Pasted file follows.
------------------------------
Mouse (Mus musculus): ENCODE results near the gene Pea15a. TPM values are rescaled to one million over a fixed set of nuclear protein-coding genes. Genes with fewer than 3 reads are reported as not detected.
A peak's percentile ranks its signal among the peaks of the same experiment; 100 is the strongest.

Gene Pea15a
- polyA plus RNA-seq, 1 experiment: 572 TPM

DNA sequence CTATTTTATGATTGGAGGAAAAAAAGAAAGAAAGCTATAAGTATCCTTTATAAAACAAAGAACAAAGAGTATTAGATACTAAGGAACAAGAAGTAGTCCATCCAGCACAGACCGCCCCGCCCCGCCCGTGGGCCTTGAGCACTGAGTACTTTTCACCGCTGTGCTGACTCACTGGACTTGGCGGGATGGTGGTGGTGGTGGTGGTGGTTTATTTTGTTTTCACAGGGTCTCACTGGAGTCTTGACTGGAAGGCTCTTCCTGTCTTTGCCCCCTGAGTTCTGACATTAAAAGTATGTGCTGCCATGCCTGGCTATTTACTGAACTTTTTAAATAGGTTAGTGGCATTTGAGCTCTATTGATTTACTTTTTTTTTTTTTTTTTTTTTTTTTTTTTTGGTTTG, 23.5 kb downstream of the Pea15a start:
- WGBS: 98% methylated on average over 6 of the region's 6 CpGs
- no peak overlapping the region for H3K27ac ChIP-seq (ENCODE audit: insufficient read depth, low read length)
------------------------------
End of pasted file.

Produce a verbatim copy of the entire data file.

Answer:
Mouse (Mus musculus): ENCODE results near the gene Pea15a. TPM values are rescaled to one million over a fixed set of nuclear protein-coding genes. Genes with fewer than 3 reads are reported as not detected.
A peak's percentile ranks its signal among the peaks of the same experiment; 100 is the strongest.

Gene Pea15a
- polyA plus RNA-seq, 1 experiment: 572 TPM

DNA sequence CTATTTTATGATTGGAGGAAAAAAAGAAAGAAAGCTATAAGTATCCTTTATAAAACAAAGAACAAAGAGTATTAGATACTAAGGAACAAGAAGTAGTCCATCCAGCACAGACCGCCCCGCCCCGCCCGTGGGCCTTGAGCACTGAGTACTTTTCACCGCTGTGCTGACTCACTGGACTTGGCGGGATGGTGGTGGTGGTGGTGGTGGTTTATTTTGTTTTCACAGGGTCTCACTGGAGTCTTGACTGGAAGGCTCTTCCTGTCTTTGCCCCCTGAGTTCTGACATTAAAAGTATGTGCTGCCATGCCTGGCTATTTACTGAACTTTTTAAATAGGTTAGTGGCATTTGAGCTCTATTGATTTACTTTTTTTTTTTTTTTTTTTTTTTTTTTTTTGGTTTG, 23.5 kb downstream of the Pea15a start:
- WGBS: 98% methylated on average over 6 of the region's 6 CpGs
- no peak overlapping the region for H3K27ac ChIP-seq (ENCODE audit: insufficient read depth, low read length)